President Obama has already made fighting sexual assault on college campuses a major priority, and now he's widening this focus to offer more resources to combat sexual assault in K-12 schools. Monday, the administration released guidance to help schools respond to sexual misconduct.
The materials range from telling school districts to create a separate sexual misconduct policy to covering what should actually be in the policy. The Education Department's assistant secretary for civil rights told Politico: "It follows from very serious, very egregious issues we see in our enforcement work as well as ongoing requests for information from our educators who want to do right by the students."
It also reminds schools of their obligation to protect students from sexual harassment. Title IX requires even K-12 schools receiving federal funding to stop sexual harassment and violence. Schools not only have to begin investigations quickly, but also separate the survivors from the alleged perpetrators.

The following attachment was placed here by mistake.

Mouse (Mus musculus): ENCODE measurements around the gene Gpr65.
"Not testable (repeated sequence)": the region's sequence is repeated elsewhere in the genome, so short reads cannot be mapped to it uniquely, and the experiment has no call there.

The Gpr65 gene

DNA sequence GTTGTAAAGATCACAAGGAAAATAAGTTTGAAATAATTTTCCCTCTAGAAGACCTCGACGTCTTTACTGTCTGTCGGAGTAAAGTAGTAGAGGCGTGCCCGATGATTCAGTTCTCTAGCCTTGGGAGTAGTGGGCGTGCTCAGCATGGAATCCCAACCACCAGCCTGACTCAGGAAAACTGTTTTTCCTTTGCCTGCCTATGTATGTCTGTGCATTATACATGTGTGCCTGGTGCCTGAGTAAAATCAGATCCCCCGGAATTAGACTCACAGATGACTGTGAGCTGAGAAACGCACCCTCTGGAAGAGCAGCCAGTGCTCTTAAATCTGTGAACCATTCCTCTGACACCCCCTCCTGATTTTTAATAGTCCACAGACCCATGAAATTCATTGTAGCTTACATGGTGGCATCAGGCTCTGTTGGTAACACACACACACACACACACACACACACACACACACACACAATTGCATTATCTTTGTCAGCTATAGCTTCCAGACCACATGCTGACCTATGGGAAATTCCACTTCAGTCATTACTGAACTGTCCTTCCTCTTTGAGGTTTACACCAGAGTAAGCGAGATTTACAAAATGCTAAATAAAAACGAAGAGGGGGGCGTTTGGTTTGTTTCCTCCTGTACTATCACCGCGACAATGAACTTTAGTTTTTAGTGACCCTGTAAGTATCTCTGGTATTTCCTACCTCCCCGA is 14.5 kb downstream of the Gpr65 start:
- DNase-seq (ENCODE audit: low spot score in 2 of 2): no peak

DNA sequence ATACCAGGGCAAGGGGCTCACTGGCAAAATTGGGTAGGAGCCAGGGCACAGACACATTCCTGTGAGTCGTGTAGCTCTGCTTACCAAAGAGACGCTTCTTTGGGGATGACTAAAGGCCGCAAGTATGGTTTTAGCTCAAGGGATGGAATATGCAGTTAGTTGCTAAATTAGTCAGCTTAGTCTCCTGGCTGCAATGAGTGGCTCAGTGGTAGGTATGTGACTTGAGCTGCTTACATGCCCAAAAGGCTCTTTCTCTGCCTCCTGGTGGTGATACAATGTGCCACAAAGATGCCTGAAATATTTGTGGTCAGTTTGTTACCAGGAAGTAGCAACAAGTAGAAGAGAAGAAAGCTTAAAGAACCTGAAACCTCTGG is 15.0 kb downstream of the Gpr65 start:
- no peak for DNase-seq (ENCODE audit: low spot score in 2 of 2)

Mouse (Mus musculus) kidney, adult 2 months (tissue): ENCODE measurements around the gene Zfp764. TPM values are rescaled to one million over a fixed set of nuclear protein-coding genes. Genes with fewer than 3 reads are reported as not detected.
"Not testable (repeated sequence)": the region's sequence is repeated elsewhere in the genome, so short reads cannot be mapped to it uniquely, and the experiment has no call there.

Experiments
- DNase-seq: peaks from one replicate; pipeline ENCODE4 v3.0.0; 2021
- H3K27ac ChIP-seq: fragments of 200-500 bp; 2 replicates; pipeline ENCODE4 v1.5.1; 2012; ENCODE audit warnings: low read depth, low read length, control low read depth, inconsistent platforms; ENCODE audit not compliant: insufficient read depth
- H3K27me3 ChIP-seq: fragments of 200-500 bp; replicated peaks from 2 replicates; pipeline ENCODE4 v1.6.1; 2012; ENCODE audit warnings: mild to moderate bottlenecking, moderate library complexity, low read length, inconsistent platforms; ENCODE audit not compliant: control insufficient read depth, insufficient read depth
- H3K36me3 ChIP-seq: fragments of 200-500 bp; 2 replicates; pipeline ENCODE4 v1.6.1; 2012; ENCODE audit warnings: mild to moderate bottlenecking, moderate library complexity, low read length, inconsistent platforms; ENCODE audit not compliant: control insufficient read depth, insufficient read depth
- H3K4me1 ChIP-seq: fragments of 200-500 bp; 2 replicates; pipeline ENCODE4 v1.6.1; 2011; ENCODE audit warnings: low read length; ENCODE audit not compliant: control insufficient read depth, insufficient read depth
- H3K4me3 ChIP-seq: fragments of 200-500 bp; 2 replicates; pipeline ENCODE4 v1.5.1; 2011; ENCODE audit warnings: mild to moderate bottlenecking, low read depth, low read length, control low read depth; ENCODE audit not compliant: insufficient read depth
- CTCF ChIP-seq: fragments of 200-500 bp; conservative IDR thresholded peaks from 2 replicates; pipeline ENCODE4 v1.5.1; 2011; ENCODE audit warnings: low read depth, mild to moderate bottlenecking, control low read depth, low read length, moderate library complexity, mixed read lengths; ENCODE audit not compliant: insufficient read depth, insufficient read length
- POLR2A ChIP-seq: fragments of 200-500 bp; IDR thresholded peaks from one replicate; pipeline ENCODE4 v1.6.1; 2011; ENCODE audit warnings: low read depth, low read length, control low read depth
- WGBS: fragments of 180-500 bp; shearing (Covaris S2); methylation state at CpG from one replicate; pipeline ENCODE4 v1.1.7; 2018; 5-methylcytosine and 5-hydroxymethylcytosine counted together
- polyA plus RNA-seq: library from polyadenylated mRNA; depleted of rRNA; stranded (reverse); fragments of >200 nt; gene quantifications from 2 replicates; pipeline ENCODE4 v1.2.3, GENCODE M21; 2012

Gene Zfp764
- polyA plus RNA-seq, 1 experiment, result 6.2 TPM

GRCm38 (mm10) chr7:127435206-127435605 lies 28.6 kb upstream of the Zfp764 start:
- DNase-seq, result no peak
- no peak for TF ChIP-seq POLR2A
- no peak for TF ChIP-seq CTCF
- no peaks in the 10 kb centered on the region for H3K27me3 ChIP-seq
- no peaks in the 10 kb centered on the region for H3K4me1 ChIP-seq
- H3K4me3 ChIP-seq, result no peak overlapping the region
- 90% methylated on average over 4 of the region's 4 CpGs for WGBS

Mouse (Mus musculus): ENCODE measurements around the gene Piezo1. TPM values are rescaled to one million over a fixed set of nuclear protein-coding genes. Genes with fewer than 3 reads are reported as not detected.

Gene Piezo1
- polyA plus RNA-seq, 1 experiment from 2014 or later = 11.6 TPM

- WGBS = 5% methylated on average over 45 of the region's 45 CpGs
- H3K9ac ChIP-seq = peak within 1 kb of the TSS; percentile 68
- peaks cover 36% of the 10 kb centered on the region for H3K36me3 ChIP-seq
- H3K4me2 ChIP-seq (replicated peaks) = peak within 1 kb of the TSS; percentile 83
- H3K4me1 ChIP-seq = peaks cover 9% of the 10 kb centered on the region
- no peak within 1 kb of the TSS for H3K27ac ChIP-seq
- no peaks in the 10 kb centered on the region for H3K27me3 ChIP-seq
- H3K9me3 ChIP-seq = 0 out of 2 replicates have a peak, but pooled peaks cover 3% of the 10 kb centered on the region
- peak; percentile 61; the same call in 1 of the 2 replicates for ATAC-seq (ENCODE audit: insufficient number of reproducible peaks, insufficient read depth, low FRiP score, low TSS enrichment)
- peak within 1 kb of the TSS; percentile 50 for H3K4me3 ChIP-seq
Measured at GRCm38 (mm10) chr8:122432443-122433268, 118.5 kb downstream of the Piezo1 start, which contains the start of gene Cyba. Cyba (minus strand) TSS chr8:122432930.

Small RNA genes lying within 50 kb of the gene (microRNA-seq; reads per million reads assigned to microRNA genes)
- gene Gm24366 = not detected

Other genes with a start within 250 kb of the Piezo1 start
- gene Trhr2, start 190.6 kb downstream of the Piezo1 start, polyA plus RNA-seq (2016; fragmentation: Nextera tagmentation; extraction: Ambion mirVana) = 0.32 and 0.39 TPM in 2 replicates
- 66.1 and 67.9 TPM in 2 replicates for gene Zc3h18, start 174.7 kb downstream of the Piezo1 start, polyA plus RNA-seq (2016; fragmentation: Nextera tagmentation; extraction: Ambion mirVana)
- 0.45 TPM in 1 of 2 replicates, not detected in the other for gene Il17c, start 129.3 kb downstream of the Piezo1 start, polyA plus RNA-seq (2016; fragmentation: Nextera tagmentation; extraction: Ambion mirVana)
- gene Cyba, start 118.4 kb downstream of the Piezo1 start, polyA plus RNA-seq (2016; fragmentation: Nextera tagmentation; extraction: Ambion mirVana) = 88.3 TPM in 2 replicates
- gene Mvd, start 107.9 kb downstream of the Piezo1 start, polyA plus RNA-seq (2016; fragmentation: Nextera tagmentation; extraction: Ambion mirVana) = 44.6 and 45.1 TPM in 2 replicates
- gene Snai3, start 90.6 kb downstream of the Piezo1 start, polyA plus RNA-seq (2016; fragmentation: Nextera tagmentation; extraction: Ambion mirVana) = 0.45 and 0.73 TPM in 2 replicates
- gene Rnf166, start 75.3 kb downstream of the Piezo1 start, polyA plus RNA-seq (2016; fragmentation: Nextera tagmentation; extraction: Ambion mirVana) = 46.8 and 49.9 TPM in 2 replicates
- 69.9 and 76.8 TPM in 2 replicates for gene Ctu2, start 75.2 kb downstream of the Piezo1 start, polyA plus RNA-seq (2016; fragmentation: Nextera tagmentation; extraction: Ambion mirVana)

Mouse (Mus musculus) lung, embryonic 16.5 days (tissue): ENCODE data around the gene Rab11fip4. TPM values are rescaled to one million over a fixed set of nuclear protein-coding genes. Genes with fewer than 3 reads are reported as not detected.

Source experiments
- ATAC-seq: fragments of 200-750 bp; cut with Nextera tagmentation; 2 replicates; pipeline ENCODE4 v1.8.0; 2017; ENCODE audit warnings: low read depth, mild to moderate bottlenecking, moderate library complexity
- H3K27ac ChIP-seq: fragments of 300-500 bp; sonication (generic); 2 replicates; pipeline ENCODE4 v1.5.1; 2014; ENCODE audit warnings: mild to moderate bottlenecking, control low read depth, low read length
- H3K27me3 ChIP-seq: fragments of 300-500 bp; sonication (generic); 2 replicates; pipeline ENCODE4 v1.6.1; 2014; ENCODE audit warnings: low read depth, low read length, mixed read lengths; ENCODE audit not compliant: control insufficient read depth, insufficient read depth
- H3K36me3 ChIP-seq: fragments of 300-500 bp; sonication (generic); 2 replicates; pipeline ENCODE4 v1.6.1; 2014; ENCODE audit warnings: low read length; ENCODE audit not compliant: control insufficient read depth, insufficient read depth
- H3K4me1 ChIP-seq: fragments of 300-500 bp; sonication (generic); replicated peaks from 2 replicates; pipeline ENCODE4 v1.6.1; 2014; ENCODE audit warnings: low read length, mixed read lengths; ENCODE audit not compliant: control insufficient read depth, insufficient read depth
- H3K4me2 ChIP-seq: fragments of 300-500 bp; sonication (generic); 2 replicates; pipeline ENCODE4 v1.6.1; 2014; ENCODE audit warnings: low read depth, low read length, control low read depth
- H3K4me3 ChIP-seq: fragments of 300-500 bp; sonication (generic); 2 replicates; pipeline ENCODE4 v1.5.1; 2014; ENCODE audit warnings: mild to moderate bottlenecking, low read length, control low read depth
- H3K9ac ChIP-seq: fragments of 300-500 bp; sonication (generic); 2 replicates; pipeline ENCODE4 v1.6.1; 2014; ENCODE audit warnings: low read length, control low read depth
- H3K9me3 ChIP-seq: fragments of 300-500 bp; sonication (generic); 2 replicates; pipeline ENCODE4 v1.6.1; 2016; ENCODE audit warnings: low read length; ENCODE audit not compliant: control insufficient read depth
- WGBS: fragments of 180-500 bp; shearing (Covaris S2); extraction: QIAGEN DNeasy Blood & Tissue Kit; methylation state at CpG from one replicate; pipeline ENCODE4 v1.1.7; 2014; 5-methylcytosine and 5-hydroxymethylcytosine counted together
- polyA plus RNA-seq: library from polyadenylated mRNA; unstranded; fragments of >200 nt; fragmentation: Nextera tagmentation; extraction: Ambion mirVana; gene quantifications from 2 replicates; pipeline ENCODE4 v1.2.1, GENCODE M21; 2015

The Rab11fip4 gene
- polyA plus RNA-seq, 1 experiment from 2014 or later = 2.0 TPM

According to at least one study, 21 percent of middle school students said they'd been touched inappropriately in some way on school grounds. And the Centers for Disease Control and Prevention found 4 percent of male and 10 percent of female high school students said they'd been forced to have sex.
And the Department of Education says it has nearly 100 investigations on offenses ranging from sexual harassment to sexual violence in school districts around the country.